One of my favorite songs of late has been Tim McGraw’s “Better Than I Used To Be” which was released in 2012. The song basically speaks of a wretch who is getting better day by day. He has a lot of demons, has hurt loved ones, and, generally, just has a lot to make up for in his life. I feel like the songs was written for and about me!
Followers of my blog may or may not know that I suffer from PTSD. I was an infantryman who served with the 101st Airborne in Iraq in 2003. I had my share of encounters over there that left me with a certain number of scars and I carry some sense of guilt over leaving “early” and of not being able to help my brothers who have, since, come back and taken their own lives.
I came back mid-cycle to leave active duty and transitioned quickly from a war zone to college life, or so I thought. Years later, I can look back with a little clarity on that period in my life (or at least on the few parts that I remember), but, at the time, I had no idea what a strain it was on me and on my wife. I did (and still do) harbor a lot of anger and frustration and carry both physical and emotional pain. I remain hyper-vigilant, expecting bad things around every corner and I have trouble connecting with the mundane troubles that most people fret over.
I’ve learned a lot about myself since then as I hope anyone would over a decade or more. I’ve learned that there is a hole somewhere in my life. Thankfully, I’ve never tried filling that hole with drugs or alcohol, although the temptation has been present more than a few times. I spent some time just trying to keep myself busy, avoiding the problem and trying to fill that hole with activities like schoolwork and running.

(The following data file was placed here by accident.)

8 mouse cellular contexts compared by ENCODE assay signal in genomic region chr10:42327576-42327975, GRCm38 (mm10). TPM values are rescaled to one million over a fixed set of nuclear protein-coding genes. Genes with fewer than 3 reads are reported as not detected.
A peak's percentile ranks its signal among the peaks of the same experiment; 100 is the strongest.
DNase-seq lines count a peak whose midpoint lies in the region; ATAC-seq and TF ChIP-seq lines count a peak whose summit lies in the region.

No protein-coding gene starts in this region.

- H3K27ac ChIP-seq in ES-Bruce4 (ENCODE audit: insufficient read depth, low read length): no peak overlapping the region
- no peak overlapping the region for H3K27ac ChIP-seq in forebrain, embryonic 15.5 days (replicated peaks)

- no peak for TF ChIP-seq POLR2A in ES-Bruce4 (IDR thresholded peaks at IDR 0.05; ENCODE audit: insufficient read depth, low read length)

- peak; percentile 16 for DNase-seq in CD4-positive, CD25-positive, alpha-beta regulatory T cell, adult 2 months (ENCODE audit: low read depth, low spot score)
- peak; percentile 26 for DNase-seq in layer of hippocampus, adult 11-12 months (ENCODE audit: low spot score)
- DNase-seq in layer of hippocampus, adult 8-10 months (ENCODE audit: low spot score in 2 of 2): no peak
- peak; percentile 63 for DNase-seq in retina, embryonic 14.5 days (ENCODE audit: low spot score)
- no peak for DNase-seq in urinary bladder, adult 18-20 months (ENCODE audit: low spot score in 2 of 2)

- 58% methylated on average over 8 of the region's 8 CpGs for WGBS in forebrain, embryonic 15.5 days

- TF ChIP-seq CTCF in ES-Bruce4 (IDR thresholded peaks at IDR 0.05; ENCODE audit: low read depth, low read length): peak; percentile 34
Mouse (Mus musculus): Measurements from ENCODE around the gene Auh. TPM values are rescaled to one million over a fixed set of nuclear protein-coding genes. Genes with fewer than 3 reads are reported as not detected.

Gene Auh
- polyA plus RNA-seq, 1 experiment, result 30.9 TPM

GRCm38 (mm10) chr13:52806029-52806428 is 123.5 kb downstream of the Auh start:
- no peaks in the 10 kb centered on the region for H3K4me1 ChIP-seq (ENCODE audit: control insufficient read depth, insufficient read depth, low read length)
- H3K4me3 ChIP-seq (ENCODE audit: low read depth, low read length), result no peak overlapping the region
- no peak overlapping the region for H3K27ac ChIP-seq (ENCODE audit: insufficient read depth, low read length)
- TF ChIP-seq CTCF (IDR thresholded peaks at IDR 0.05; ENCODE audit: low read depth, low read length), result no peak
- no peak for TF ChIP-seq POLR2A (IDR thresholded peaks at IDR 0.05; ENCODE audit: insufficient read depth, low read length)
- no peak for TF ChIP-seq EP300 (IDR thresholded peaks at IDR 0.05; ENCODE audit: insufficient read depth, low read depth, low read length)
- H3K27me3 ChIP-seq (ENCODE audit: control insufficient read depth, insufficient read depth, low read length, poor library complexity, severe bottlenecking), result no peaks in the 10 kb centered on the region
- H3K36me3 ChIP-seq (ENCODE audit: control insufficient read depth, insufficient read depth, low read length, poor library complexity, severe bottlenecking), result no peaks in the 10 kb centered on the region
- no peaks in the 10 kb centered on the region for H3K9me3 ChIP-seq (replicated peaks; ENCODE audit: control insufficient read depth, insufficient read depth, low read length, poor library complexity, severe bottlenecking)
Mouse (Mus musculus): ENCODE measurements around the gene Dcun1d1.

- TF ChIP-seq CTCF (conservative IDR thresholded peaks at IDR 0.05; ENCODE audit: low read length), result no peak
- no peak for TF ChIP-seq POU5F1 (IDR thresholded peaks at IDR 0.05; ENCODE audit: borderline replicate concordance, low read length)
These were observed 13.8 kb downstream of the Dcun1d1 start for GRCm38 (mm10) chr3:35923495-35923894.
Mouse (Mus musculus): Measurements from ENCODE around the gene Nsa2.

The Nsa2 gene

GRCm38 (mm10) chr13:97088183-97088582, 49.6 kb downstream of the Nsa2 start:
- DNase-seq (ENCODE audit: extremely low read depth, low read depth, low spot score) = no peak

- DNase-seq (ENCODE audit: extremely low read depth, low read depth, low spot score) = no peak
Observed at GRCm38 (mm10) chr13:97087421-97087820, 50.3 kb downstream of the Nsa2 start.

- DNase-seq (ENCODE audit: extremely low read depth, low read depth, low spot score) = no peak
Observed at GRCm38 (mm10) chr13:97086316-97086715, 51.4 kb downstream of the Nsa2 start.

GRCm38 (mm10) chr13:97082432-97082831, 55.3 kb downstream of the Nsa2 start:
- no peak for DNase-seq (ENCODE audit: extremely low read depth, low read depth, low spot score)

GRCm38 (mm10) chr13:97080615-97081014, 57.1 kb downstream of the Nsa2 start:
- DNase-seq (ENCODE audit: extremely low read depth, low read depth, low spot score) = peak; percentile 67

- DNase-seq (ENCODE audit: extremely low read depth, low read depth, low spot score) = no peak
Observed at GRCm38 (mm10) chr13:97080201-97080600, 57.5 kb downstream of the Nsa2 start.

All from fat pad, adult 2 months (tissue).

Eventually the schoolwork gets finished and I busted myself up running too much. I’ve found therapy in cooking, photography, and in writing and I’ve started to fill that hole by volunteering in my church and community. It’s almost funny. After all of that time focusing on taking care of myself, I’ve found that I serve myself best when I serve others.
What I’ve learned most over the past few years, is not just how far I have to go, but how far I’ve come. I’m not fixed yet and, to be honest, I may never be. As the song goes, “I’ve still got a few more dances with the devil,” but sometimes the first steps are the most difficult. Being open about your weaknesses and finding those things in your life that fill holes, not mask them, take not only time, but effort.
Believe me when I tell you, though, the effort is well worth it!
Do you have struggles in your life? How do you fill the holes? Leave a comment and share your story!
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